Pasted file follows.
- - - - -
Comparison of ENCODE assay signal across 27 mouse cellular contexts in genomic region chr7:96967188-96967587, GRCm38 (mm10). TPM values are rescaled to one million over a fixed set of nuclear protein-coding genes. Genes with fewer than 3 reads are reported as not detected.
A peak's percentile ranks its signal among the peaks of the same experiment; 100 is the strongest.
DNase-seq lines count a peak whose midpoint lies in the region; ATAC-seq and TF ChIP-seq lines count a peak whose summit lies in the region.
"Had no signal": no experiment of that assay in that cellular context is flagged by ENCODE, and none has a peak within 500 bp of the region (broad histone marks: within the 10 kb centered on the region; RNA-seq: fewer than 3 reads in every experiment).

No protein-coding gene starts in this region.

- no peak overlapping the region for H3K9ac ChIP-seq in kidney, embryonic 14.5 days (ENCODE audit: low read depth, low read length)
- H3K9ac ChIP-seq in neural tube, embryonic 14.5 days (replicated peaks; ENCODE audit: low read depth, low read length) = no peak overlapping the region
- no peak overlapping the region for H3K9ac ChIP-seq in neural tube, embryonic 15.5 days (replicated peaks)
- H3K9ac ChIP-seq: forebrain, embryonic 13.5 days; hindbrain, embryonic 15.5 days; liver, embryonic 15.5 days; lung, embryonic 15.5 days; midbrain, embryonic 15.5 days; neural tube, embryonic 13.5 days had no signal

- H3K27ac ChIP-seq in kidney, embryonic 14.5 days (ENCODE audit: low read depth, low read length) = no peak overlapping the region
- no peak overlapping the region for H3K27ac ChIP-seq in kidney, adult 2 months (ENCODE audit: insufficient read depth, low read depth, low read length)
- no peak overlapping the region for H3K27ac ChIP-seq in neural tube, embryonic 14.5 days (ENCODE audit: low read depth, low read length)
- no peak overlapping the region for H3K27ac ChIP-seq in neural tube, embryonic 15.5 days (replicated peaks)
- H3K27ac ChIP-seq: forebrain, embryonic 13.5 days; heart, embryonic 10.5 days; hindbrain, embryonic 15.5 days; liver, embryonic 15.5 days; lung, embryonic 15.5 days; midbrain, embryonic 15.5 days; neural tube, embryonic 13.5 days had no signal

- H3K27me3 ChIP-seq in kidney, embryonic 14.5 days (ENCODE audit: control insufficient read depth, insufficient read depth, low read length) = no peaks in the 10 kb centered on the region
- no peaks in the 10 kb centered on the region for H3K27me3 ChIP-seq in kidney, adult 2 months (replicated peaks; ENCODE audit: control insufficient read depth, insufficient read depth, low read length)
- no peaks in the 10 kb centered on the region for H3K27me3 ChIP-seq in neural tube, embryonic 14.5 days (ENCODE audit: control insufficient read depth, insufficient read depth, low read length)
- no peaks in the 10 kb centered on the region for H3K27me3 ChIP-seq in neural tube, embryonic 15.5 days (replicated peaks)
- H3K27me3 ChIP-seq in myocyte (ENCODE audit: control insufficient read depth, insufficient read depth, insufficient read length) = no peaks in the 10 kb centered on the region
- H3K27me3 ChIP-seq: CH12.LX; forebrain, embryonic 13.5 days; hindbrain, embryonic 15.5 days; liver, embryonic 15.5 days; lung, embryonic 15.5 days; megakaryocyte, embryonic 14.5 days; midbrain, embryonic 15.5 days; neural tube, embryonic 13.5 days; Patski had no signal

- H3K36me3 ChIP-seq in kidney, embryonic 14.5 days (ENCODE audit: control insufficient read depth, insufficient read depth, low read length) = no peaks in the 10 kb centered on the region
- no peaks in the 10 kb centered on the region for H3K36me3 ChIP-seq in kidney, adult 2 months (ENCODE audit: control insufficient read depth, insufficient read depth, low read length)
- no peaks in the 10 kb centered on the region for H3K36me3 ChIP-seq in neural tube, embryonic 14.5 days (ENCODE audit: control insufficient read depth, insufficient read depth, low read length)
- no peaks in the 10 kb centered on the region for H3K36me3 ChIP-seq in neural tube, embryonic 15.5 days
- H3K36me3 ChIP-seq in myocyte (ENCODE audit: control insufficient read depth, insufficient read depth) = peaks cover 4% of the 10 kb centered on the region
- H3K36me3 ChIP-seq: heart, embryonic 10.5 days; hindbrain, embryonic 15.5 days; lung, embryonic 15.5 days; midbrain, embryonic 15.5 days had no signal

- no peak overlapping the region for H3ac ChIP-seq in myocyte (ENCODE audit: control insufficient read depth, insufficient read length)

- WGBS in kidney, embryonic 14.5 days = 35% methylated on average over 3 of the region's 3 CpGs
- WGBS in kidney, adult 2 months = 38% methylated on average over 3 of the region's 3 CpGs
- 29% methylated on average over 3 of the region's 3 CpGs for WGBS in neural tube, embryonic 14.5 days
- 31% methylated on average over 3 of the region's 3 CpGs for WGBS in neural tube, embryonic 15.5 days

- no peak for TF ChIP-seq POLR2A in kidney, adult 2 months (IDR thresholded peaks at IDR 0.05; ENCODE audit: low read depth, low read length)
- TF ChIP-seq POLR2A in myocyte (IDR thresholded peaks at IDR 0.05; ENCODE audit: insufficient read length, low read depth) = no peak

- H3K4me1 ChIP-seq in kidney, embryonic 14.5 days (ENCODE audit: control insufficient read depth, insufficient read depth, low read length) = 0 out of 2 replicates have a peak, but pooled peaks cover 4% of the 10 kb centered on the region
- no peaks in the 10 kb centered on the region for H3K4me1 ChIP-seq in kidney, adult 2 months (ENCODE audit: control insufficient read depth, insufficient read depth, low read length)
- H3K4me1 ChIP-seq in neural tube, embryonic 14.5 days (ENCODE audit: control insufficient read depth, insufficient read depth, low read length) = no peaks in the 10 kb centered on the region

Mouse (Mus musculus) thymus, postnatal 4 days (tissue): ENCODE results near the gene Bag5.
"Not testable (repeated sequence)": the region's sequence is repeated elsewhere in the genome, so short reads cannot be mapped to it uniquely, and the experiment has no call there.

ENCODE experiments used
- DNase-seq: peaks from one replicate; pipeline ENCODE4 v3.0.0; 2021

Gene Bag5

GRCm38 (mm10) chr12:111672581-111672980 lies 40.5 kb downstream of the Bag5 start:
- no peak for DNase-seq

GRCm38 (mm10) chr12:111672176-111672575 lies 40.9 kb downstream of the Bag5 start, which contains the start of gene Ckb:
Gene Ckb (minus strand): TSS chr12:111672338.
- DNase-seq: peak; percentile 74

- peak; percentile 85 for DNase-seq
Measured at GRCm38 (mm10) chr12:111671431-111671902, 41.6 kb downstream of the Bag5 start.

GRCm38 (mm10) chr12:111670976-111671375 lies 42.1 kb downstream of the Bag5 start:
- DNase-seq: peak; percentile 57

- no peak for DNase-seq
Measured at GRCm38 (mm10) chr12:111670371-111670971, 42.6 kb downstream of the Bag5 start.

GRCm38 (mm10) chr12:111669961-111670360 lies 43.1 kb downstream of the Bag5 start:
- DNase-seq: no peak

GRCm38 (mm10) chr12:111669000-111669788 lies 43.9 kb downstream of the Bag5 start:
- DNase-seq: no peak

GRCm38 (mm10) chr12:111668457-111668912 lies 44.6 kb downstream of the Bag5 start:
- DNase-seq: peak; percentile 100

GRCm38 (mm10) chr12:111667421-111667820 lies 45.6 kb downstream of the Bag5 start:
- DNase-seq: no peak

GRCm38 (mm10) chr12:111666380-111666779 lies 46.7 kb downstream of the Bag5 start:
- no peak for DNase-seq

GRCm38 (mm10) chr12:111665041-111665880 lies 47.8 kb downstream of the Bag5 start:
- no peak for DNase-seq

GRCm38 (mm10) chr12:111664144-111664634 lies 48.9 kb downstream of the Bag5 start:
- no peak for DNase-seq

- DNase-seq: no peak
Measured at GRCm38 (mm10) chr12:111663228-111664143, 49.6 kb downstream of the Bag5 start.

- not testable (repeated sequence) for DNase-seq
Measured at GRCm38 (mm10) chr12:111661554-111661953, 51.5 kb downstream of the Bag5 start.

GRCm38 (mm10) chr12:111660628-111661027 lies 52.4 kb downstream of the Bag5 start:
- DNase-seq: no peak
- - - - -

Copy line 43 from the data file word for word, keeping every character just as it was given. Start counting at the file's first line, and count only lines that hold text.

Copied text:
- no peak for DNase-seq